In the weeks since, the teams have traded even more blows to convolute popular opinions. UCLA swept the state of Arizona but then got rocked by USC at home; USC has won three straight, including the biggest win under coach Andy Enfield, against Arizona in a 4 OT thriller; the Oregon State Beavers toppled California’s freshmen phenoms but then were defeated by Colorado; Oregon has won three straight; and Arizona gave Washington their first loss, without Allonzo Trier, in a 32-point victory.
So with all this competition and parity, one major flag is raised: is the Pac-12 a very deep, strong conference, or is this simply a down year where the weaker teams have closed the gaps as the giants have digressed?
Casey Sapio-USA TODAY Sports
The quality of parity typically is best judged by, as discussed earlier, how many teams make the tournament. It’s not just Joe Lunardi with a west coast bias either. Ken Pom, the king site for basketball analytics, also paints a very strong picture and depiction of the quality of the Pac-12.
Using Ken Pom’s college basketball ratings, nine teams are in his top-70. Outside of his top-100 is only Washington State, with Washington ranked at #93 and Stanford at #72. Washington really seems like the team to watch here, given they sit atop the Pac-12 yet have the second-lowest ranking.
Interestingly enough, unlike Lunardi’s rankings, the Pac-12 does not have the most teams in range for tourney consideration on Ken Pom. While the Big 12 has eight teams in the top-52 teams ranked alone, the loaded ACC still has more teams in the top-70 of Ken Pom, and the Pac-12 and ACC are tied with the most schools from one conference in the top-100 with 11 schools each. The ACC has three more schools than the Pac-12.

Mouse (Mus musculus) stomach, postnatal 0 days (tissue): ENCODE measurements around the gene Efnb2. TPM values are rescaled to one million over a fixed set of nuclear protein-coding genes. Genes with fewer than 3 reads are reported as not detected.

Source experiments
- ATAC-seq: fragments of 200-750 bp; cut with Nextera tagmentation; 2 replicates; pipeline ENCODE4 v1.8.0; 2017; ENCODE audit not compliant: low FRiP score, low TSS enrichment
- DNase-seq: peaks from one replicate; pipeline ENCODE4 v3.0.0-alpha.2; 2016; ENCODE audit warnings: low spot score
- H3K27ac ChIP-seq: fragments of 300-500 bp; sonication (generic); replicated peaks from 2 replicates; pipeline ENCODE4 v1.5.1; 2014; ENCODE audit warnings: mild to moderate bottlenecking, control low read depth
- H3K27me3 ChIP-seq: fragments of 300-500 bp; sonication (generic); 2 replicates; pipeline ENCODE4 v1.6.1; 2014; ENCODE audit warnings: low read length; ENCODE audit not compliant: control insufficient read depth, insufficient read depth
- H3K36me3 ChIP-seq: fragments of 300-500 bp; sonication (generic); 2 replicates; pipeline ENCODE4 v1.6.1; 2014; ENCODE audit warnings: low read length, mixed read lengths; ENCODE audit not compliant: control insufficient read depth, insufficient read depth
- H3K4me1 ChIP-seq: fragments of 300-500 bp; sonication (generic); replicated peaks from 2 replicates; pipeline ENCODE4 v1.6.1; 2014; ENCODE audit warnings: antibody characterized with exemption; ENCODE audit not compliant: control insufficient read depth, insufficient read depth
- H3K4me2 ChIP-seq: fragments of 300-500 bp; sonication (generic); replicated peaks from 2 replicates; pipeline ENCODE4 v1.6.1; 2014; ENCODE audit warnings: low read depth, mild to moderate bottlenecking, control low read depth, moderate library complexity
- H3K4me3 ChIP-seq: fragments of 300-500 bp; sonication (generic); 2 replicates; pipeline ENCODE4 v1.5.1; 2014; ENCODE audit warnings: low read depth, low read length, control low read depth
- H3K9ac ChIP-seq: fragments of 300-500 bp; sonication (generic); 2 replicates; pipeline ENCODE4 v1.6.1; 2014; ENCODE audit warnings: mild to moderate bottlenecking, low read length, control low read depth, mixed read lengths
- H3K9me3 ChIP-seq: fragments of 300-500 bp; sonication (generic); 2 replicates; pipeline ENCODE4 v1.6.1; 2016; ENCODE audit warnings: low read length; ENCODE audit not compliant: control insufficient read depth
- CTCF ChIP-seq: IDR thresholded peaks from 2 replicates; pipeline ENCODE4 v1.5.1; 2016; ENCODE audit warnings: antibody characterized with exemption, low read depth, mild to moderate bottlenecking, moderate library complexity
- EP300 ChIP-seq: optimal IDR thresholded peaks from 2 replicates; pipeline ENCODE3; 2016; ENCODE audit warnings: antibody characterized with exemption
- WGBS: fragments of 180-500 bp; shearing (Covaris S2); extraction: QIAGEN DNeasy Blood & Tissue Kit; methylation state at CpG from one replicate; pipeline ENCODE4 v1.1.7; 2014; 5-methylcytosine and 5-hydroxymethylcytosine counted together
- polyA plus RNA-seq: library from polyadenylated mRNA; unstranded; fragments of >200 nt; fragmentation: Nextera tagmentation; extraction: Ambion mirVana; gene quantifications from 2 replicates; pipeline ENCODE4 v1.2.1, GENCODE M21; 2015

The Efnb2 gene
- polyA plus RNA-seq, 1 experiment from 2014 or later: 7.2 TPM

That being said, neither this article, nor Lunardi, I imagine, would argue that the Pac-12 is the best conference in the nation. However, it certainly is still one of the deepest in terms of quality, and upon further examination, most of the Pac-12 holds up very well against the best teams in the country.
USC, Arizona, Oregon, and UCLA are among the most efficient offensive teams in the country, all ranking in the top-30 in adjusted offensive efficiency. Utah, Oregon State, Cal, and ASU are all also in the top-100. That gives the Pac-12 more highly-rated offensively efficient teams than the Big 12 and Big East.
On the defensive side, Colorado, Oregon, USC, California and Arizona are all in the top-50 in Adjusted Defensive Efficiency. Oregon State, ASU, Utah, Stanford, and Washington are also in the top-100. Nine teams in the top-100 ties the Big 12 and SEC for the most ranked teams in terms of adjusted defensive efficiency.
Additionally, half of the Pac-12 is in the top-100 in block percentage and three-point shooting, including USC way up at #11. It’s important to have more than a handful of teams in the top tiers of these rankings to exemplify that it’s not a shallow league.
In fact, the standings, numbers, and eye test all back up that the Pac-12 is one of the deepest and most competitive conferences this season. They should be adequately represented this coming March, and the Pac-12 Tournament should be quite the spectacle for drama and plenty of offensive fire power.
Analytics aside, the Pac-12 has plenty of exciting teams, young and old, who have collected an assortment of non-conference bounties this season. The deceased include #20 Wichita State, giant killers Monmouth, #1 Kentucky, #20 Gonzaga, #18 Texas A&M, #20 Baylor, #7 Duke, and Gonzaga again.
Only time will tell how the conference will hold up against the premier talent across the country, but for now it’s clear the chatter about the Pac-12 is deserved and for real. If you can stay up past your bedtime on the East Coast and in the Mid West, there’s some great basketball being played after dark.